banks of the Indus River, midway between
the sea and the Punjab, a city,
Mohenjo Daro, was discovered dating from 3500 B.C.,
and its destruction by the Aryans is believed
to have taken place some two thousand years later. The museum now
being built is part of a project to be completed near the excavation site, and
to include a rest house for visitors, offices and
store-rooms, as well as housing accommodation for the management staff
and the workers employed in the digging or on the farm.
The remoteness of the excavation site, by which the museum has been
built, made it necessary to adopt an extremely simple form of construction.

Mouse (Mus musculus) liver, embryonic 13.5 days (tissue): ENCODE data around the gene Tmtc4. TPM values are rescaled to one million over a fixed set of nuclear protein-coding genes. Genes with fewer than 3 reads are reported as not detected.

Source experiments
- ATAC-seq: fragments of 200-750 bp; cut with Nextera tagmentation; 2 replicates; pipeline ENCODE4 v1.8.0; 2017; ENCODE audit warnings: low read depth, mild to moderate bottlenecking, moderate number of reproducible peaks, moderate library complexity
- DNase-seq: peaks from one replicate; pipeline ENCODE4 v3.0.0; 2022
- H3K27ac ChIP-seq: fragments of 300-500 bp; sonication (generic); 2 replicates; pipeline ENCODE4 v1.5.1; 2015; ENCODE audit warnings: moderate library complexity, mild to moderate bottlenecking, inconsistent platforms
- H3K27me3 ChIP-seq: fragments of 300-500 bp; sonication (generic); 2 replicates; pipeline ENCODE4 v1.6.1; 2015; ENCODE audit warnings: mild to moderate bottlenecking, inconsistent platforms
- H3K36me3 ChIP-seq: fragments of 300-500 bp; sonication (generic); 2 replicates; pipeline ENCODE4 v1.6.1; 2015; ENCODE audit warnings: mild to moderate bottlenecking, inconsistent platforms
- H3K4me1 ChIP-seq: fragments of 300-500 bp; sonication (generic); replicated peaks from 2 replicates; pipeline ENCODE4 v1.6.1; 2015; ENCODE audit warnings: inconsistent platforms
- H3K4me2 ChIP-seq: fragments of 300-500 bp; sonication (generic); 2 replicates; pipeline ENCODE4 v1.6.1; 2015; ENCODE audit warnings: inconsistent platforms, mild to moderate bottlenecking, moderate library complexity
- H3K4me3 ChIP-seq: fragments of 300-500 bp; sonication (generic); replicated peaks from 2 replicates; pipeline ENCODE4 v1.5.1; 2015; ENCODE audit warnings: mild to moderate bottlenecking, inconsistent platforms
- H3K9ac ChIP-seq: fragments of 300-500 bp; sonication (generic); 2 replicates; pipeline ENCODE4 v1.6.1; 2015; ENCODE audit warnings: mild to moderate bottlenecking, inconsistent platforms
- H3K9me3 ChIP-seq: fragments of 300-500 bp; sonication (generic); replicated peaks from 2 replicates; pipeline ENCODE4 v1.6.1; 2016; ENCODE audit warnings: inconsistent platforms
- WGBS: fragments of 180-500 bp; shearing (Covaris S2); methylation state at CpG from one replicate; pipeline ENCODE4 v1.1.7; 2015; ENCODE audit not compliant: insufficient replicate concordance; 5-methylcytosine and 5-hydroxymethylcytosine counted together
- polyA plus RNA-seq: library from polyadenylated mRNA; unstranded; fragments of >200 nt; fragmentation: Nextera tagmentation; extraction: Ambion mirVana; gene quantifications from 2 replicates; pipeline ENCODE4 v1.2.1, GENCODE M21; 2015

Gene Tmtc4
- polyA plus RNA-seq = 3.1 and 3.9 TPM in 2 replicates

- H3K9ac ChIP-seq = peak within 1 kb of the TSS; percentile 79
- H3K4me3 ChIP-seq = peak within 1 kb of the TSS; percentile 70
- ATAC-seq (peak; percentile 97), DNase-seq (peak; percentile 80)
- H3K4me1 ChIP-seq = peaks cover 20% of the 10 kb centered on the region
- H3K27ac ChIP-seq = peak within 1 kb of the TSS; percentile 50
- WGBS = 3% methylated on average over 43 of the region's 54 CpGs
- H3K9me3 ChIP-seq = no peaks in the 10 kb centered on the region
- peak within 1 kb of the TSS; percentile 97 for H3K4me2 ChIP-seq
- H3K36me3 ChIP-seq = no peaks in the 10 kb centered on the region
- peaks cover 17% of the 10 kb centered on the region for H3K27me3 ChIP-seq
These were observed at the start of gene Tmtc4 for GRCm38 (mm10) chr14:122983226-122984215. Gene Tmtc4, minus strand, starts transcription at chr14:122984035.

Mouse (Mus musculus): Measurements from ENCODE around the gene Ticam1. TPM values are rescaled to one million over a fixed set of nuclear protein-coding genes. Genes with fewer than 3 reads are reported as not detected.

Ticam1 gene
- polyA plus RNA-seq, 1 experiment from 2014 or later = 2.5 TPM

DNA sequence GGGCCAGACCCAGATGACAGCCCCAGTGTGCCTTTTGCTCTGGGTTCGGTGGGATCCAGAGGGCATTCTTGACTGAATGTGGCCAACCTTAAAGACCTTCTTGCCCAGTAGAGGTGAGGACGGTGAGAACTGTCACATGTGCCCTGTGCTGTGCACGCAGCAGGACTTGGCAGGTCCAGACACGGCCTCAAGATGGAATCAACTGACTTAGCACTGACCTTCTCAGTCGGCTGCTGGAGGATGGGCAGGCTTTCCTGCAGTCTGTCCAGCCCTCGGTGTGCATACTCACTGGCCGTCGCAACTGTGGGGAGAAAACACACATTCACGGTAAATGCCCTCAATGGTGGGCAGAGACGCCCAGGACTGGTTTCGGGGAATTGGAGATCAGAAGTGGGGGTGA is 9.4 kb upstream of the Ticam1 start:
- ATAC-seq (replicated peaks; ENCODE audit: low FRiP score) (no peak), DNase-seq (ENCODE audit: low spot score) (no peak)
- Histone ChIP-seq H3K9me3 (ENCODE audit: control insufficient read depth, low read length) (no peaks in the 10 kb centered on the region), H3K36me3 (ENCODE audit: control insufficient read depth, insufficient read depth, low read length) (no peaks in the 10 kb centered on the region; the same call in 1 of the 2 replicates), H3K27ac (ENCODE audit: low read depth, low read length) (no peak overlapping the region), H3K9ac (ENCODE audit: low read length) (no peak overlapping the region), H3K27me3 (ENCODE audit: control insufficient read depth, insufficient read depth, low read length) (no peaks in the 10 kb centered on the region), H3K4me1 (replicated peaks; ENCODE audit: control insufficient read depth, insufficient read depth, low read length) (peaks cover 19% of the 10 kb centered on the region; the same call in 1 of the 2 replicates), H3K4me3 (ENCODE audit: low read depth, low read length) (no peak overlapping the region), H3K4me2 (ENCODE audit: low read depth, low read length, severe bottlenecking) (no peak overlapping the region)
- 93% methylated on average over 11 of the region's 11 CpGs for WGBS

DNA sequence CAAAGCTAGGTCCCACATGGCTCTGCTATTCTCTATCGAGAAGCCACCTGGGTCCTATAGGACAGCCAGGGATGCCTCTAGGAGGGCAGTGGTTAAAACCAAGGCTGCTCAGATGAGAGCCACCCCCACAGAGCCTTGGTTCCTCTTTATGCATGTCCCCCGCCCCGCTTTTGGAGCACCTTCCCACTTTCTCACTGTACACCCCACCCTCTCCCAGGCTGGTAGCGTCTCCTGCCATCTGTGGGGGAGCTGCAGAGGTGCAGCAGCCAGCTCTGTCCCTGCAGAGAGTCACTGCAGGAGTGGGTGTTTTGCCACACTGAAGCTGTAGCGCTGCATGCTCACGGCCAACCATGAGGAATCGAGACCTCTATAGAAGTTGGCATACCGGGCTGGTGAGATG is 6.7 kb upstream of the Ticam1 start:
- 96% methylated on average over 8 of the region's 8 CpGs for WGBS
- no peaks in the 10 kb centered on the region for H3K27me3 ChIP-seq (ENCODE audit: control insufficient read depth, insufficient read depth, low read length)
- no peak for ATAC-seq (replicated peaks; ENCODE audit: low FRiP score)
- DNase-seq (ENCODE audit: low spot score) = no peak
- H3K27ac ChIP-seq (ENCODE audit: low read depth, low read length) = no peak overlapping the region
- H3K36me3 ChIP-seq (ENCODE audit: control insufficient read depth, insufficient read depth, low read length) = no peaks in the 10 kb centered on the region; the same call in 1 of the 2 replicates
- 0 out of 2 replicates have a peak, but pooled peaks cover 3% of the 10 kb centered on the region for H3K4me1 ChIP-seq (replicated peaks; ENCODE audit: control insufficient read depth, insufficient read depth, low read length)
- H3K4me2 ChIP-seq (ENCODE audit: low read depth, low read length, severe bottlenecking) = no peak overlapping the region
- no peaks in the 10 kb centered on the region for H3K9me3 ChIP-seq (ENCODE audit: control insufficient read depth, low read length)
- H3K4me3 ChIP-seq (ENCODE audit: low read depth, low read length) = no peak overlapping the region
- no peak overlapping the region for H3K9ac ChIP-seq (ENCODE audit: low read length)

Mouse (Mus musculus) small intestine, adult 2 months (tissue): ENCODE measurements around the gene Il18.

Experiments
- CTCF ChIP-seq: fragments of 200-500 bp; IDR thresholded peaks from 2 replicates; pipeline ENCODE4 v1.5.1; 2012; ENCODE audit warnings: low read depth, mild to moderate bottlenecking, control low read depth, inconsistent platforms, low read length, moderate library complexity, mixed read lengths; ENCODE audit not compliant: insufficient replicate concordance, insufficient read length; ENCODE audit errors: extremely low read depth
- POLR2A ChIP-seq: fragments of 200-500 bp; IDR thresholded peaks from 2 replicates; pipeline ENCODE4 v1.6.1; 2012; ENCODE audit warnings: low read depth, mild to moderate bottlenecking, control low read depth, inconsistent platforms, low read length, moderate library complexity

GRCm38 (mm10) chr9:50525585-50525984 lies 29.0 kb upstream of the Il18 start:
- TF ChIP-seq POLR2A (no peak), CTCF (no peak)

Thus the walls are of plain brick without any decorative indentations and are
parallel to the prevailing winds; only the horizontal parts are constructed of
concrete and the terrace has a double flooring to provide protection against
the weather. The local climate, relatively dry, is one of the hottest in the world,
although it can be cold in winter. These various factors
have been taken into account in planning the project. The spacious ground floor
is completely open to receive large objects, and is sited in such a way as to
permit the prevailing winds to blow through; on the first floor are galleries for
the showcases in which small objects will be exhibited.